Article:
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To me, Morocco has always seemed like a magical, majestic land with snake charmers, charming souks, mysterious alchemists and ancient history – which might have to do with how it’s presented in my favorite book “The Alchemist”.
While Agadir is modern, the fortified Berber town of Taroudant, also known as “Little Marrakech”, is mystique. Taroudant has never really caught on with tourists and while its old city walls are some of the best preserved in Morocco, there aren’t any other must-see sights. The very absence of attractions though has helped preserve the city, making it the perfect place to see everyday Moroccan life in a relaxed atmosphere.
And, as I found out, it’s also the place to be asked if someone can buy you for however many camels. But we’ll get to that later.
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TAROUDANT CITY WALLS
First, let me introduce you to the traditional Berber market town. Unlike Marrakech and Agadir, there are no stop lights here, no McDonald’s and no fancy luxury resorts. Taroudant is more laid back; well hidden in the Souss Valley and surrounded by fragrant orange trees with the snow-capped peaks of the High Atlas beckoning beyond. In the streets, lamb tripe dry in the open air, and horse carts take locals around town as a cheap alternative to taxis. Taroudant has that traditional Moroccan feel, that’s for sure.
The sole noteworthy monument in town is the medieval city walls. They’re 7,5 kilometres long, set with 130 towers, 19 bastions and punctuated by 9 gates that are still in use.
Walls and towers were built in the 16th and 17th centuries and kept in good shape. The triple-arched Bab el-Kasbah is the main gate from where you access the walls. It’s the only place in town where you can walk on them.
AT THE SOUK – HOW MANY CAMELS ARE YOU WORTH?
Aside from the city walls, souks are a fun attraction in Taroudant. The souks sell all kinds of things: from traditional tagine pots and crafts to vibrant spices, wriggling lizards and Moroccan Argan oil. In the noisy alleys, women sell henna used for temporary tattoos during weddings or they give a henna tattoo on the spot. There’s a surprise around every corner.
All souk vendors have the best quality and the best price. Or so they want you to believe. But the Taroudant sellers are known to be friendlier and less aggressive than their counterparts in Marrakech. I haven’t been to Marrakech yet, but I never felt hassled or pestered in Taroudant. On the contrary actually. Locals were eager to help when I asked for direction and several of them followed with us to make sure we got to the right place. In general, the souk vendors were very chatty and friendly.
At one of the shops, this vendor tried to buy me for 100 camels. I never did manage to work him up to 1,000 camels, but then again where would Thomas put them in Denmark?
Taroudant has two main markets: a Berber market, called Jnane al-Jaami, that sells clothes, spices and dried fruits, and the larger Arab souk that specializes in jewellery, antiques and leather, but also has fish and meat. They’re located very close together (5 minutes walk).
The thing I love most about Moroccan souks is the tantalizing smell of paprika, cumin, cinnamon and coriander that fill the air. It’s intoxicating.
On Sundays, there’s also a weekend market just outside the city walls. You can buy a donkey or a goat there. Clothes, food and handicrafts are also for sale – just remember to bargain.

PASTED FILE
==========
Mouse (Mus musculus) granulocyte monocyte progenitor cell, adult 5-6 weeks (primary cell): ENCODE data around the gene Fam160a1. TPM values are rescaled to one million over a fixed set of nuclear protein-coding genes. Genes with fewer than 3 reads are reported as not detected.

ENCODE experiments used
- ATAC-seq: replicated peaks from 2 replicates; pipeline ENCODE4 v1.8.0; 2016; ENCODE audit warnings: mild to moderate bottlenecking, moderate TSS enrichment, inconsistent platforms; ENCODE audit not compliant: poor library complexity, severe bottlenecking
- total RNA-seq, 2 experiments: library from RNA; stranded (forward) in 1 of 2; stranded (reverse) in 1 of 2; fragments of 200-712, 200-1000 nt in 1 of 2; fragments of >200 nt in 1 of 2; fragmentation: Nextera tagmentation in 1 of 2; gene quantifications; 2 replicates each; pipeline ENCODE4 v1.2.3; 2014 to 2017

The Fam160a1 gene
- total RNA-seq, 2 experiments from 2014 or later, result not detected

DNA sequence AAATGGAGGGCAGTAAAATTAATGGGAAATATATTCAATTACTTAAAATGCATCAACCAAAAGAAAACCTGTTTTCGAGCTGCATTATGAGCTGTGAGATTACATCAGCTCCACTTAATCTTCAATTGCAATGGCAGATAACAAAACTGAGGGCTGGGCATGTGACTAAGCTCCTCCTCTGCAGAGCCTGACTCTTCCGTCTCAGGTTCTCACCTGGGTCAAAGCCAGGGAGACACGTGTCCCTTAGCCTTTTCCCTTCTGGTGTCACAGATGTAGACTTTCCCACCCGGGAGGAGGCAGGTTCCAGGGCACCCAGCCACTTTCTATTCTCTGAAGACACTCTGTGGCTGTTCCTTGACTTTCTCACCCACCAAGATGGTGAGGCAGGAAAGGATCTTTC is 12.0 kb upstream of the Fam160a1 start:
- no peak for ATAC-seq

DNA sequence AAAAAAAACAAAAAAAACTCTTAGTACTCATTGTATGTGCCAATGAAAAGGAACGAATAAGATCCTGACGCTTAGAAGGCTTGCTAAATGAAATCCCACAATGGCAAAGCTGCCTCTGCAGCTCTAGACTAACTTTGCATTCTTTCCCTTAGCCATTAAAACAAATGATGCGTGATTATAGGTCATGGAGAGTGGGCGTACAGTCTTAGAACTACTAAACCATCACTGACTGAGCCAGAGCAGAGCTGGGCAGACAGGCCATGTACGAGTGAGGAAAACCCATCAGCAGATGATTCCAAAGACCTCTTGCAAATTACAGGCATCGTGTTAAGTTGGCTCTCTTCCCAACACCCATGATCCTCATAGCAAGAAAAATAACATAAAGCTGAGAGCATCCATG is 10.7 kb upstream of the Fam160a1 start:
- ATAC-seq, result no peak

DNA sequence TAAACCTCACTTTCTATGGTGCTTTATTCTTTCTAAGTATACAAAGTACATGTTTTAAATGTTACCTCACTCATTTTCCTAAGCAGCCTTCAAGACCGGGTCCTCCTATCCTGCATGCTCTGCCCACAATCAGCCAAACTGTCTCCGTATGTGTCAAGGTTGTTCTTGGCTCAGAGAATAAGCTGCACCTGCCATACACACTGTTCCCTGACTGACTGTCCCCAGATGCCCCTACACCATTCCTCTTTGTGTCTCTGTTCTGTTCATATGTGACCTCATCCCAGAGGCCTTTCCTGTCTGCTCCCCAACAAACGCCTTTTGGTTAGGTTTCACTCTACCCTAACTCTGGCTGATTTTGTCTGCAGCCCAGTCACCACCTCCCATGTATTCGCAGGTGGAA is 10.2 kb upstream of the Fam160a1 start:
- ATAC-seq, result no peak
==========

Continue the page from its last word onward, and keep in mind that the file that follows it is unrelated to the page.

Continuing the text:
PALAIS SALAM HOTEL
I’m a total sucker for Moroccan decor so having lunch at the Palais Salam was a major highlight. This place is an old imperial palace, built into the town walls. Inside there’s a tiled courtyard with fountains, a lush garden and patios, fruit trees and colourful hallways. Rooms and interior are decorated in Moorish style, one part very traditional and the other more modern.
Palais Salam is the only 4-star hotel in Taroudant and it dates back to the 16th century. Once the former residence of the pasha of Taroudant, it’s now open to guests and it’s a lovely place to relax in the shade and see real Moroccan architectural style.
Another thing I was drooling over at Palais Salam was the doors, which made this even more of a Moroccan paradise.
MAGICAL MOROCCAN DOORS
Moroccan doors are unique, and the amount of precision and detail make them an attraction in themselves. Most of them have arches, domes, decorative tile work and bold colours. Some doors are more than a hundred years old.
There’s just something about Moroccan style that’s magical and captivating. Maybe it’s because the decor is so exotic and warm. Vibrant colors, jewel tones, detailed tile works – entering a Moroccan home or traditional town is like being transported to another world.
THINGS TO DO IN TAROUDANT
Taroudant can be explored within a day, but a visit is worthwhile, especially in September or October when the weather isn’t as hot. There are plenty of things to do in Taroudant and around the city, like:
- The old city walls
- Horse back riding
- Traditional Moroccan cooking
- Visit a nearby traditional Berber village
- Bike ride or chariot ride around the ramparts
- Explore the bird sanctuary of Souss Massa National Park
- Visit souks with Moroccan crafts
Photography advice: Most Moroccans don’t feel comfortable having their picture taken (religious reasons). So be aware of the local culture and ask permission before taking a picture if it’s a close-up. Sometimes locals, especially street performers, will ask for or expect a tip, but never give more than 10 Dirhams ($1 US).
So, what’s your impression of Taroudant? Would you visit?
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